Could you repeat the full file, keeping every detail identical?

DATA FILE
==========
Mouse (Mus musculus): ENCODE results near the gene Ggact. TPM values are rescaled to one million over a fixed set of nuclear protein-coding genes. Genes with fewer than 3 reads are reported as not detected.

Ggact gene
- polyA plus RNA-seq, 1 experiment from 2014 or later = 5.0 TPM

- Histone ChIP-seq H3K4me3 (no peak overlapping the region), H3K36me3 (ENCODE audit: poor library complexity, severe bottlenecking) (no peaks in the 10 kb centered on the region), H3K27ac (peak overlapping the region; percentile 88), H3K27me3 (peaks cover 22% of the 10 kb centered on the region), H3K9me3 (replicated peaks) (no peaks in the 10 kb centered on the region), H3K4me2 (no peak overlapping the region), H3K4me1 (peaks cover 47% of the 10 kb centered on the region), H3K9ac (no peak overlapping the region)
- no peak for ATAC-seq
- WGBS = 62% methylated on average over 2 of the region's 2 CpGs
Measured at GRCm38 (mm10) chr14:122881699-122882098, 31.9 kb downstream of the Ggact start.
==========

Mouse (Mus musculus): ENCODE results near the gene Ggact. TPM values are rescaled to one million over a fixed set of nuclear protein-coding genes. Genes with fewer than 3 reads are reported as not detected.

Ggact gene
- polyA plus RNA-seq, 1 experiment from 2014 or later = 5.0 TPM

- Histone ChIP-seq H3K4me3 (no peak overlapping the region), H3K36me3 (ENCODE audit: poor library complexity, severe bottlenecking) (no peaks in the 10 kb centered on the region), H3K27ac (peak overlapping the region; percentile 88), H3K27me3 (peaks cover 22% of the 10 kb centered on the region), H3K9me3 (replicated peaks) (no peaks in the 10 kb centered on the region), H3K4me2 (no peak overlapping the region), H3K4me1 (peaks cover 47% of the 10 kb centered on the region), H3K9ac (no peak overlapping the region)
- no peak for ATAC-seq
- WGBS = 62% methylated on average over 2 of the region's 2 CpGs
Measured at GRCm38 (mm10) chr14:122881699-122882098, 31.9 kb downstream of the Ggact start.